Tuesday, October 7, 2008

From the Attic: Greyhawk, Harn and Demographics

Tavis in the comments about my handdrawn map of Greyhawk asks an interesting question.

Hand-drawn beauty notwithstanding, the thing I find most interesting is the density of settlements; almost one every other hex at this scale. Some I think I recognize, like Elredd and Fax on the Wild Coast. Were you mostly mapping things that'd already been established in the Flanaess, or were you deducing settlements based on population density?
When I drew the Greyhawk map it was before the internet. My college library was pretty good but nothing like we have now. My main source for medieval demographics was Harn by N. Robin Crossby and Columbia Games. From what I could find it look like Harn was in the ballpark so it was the foundation of how placed settlements in the later maps.

Harn didn't really determine the density I used for Greyhawk. I had a local area map of the Selintan (sp?) River area around the City of Greyhawk that showed the different settlements. This showed that Greyhawk settlements were somewhat more spread out than Harn is.

However the map you see doesn't show everything. In actuality the yellow areas are densely settled areas of culivated land. All that is shown is the main castle/keep/settlement. So what does it really looks like when you zoom in?

Note the only worked examples I have are from my Majestic Wilderlands and I use a 12.5 mile hex for that.

The inset to the right is 12.5 miles (5 leagues) The yellow area are larger because of the smaller hex size. Note a league is an hour's walk.

The bigger hex map show how the culivated land is divided into manor villages and hamlets. Basically the manors are within a 1/2 days walk of the main settlements (Caer Anselford, Caer Dunslad). There are a few mines in the wilderness. Also this map was drawn for a region that was heavily druidic in faith so all the "Circles" in the middle of nowhere.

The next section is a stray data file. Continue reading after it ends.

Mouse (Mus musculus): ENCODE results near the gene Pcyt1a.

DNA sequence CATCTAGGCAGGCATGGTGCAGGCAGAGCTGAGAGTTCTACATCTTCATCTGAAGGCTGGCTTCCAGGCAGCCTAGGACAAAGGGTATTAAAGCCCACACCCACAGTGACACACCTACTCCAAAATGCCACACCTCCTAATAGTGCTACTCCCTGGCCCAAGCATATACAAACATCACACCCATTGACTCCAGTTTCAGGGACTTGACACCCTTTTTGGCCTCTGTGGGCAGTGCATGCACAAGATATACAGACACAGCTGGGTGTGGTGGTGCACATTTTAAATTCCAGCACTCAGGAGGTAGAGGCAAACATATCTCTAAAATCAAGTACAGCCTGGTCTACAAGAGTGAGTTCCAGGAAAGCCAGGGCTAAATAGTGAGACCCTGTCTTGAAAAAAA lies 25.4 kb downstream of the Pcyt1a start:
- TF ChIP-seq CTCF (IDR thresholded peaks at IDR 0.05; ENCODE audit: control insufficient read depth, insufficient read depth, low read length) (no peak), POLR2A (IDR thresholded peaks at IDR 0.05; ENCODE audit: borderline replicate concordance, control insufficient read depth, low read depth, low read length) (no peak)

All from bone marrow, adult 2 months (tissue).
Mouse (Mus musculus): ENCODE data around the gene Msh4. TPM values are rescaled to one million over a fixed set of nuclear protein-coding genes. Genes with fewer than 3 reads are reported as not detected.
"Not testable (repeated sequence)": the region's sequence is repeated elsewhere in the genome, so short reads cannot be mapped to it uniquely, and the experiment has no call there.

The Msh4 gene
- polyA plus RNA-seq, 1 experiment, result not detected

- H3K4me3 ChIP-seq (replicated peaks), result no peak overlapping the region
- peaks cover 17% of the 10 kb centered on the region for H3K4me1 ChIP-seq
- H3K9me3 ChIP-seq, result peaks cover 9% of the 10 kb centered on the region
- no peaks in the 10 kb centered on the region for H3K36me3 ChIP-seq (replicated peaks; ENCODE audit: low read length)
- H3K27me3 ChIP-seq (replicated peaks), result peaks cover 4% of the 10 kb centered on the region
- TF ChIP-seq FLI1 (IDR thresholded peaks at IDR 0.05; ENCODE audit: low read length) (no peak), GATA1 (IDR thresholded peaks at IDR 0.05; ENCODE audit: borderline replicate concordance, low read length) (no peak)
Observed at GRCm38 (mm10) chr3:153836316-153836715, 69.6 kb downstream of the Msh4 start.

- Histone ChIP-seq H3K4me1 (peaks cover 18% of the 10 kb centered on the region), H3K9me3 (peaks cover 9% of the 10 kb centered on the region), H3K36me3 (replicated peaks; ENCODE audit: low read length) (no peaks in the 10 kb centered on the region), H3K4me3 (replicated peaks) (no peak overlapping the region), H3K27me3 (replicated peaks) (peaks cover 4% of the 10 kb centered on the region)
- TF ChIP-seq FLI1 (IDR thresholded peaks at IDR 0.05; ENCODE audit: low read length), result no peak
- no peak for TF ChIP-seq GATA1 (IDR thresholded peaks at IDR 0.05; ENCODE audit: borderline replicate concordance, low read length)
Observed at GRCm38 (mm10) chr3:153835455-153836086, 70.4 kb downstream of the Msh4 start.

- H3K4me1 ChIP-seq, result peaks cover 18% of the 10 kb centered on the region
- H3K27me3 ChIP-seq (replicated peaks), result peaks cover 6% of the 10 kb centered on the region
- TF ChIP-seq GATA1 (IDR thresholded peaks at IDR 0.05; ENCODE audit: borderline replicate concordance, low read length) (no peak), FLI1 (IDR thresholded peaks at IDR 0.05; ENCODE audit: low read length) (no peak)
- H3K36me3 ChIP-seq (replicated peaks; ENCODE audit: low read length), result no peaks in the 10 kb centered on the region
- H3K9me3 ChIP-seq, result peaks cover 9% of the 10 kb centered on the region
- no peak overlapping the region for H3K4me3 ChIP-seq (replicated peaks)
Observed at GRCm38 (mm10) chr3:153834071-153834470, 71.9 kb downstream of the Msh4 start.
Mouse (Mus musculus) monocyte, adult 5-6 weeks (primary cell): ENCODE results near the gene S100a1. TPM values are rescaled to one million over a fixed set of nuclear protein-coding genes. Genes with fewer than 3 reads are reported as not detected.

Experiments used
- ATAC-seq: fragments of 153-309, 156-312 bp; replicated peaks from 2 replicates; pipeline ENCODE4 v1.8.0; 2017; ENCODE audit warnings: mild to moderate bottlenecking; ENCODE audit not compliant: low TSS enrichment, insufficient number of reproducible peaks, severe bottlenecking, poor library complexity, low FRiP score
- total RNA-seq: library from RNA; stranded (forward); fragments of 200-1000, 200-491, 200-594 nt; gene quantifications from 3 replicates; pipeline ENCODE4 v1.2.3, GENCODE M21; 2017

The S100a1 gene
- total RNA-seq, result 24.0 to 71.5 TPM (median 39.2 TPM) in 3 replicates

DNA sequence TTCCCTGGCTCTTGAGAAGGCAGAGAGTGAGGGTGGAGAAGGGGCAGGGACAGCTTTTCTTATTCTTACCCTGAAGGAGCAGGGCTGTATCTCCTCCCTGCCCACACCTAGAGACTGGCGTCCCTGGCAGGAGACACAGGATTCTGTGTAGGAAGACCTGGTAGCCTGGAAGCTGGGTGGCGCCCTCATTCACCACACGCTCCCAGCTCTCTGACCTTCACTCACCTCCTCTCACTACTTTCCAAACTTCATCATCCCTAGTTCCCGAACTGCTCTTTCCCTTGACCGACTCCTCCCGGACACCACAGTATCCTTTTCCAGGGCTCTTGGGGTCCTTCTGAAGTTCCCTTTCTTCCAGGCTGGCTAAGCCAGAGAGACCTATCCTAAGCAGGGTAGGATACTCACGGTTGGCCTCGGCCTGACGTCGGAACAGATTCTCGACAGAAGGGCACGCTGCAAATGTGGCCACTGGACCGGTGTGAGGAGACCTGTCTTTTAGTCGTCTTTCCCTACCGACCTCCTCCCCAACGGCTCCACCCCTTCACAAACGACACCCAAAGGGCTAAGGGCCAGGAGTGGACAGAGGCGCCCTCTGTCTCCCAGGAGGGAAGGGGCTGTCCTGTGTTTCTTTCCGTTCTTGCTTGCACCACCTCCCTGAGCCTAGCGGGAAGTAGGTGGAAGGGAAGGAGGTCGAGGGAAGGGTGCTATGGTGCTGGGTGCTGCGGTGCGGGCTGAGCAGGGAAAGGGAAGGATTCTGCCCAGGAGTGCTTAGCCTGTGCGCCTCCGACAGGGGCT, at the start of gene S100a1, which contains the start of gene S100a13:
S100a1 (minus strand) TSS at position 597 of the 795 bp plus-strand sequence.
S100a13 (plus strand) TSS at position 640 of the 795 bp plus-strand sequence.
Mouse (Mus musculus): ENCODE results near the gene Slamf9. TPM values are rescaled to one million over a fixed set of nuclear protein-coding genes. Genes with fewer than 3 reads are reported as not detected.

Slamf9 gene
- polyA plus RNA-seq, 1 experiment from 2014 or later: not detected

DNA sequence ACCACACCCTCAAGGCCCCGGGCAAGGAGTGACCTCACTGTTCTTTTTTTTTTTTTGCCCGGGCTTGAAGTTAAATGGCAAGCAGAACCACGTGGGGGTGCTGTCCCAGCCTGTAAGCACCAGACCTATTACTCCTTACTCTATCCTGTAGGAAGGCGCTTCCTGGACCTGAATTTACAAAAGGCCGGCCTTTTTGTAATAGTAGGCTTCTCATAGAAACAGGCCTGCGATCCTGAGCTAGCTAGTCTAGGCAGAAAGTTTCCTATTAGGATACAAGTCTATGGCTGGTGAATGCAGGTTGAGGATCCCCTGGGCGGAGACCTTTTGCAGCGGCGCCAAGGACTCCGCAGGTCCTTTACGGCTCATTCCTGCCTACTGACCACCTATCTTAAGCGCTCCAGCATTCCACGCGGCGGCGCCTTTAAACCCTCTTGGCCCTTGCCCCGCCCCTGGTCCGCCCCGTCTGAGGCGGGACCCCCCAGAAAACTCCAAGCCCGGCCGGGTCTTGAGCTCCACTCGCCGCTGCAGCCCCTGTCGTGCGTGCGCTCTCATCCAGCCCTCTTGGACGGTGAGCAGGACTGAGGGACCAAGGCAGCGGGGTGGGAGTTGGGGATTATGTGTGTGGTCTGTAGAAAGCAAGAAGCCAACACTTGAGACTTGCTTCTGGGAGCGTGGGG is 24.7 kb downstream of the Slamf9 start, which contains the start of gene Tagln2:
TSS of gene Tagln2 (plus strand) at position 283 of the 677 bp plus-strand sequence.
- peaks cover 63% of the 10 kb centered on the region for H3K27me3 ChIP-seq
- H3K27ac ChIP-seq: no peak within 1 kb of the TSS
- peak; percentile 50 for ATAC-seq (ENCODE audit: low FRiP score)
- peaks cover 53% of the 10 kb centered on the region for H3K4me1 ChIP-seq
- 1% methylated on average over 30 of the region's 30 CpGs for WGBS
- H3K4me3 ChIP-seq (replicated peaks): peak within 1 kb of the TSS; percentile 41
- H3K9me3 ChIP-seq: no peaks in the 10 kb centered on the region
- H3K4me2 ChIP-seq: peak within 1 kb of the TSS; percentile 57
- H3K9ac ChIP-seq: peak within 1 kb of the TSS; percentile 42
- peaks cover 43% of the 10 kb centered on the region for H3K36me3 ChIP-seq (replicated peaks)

The main settlements of a country typically are spread from a 1/2 day (densely settled area) to a hard days walk (10 hours) apart.

This map show the larger region the above is taken from.

The rule of thumb I use is that every major settlement town/keep/castle. Has 10 to 15 manor villages in the surrounding region.

Between Kestizag and Antil is densely settled. Daltia in the south is also intensely cultivated along the coast and river valley.

The rest of the major settlements are spread out in then again placed a day or so walk apart.

This results from the King or Central Authority trying to defend his land and vassals.

In my Majestic Wilderlands this region was the focus of an active colonization effort several hundred years ago. So I drew the pattern of settlement slightly different than normal. The original frontier ended at Tenoch. To the east and south were the domain of various Orc Tribes.

The initial focus of colonization was Antil followed by Daltia. This is the reason why the population is so dense in those two areas. The remaining areas were the result of the kings trying to link Antil back to the old frontier and Daltia linking to Antil. Anselford and Dunslad are examples of settlements founded to connect other settlements.

So what is a normal pattern? I will get to that in a later post.

An accurate and easy source for gaming Medieval Demographics is by S. John Ross. You can find it here. I also recommend the Magical Society line by Expeditous Retreat Press. Fief by Cumberland Games. And Harn Manor by Columbia Games as well as Harn itself.


Todd the Viking King said...

What software did you use for your computer generated map. It makes me think of some maps I've seen for Harn. Very nice and crisp.

Also, your Old School Maps bring back many happy memories of drawing maps and dungeons during lessons rather than listening and learning.

Rob Conley said...

I used Campaign Cartographer 2 with the Mappa Harnica Toolkit. Unfortunally the Mappa Harnica toolkit hasn't been updated yet for Campaign Cartographer 3.

In the last year I developed a similar set of tools for use in CorelDRAW. Now Corel is a pretty expensive program but I found Inkscape to work just as well for mapping. I have a mapping tutorial in the planning stage using Inkscape.


Campaign Cartographer

Mappa Harnica

Tavis said...

The zoom in is very revealing!

Is there any chance you could break down the big hexes of the zoom map into smaller hexes - either the way Gygax shows in the AD&D DMG outdoor section, where five small hexes fit across one big one, or the way the Wilderlands' Grand Tactical scale works?

A post about different map scales and inter-relationships throughout gaming history would also be much appreciated - I'm not sure I do understand Grand Tactical scale, for example, either how it's mapped or how big an area that represents in the real world for comparison.

Jason said...

I love the fact that you mention and use Harn for inspiration. The maps were what drew me into it initially.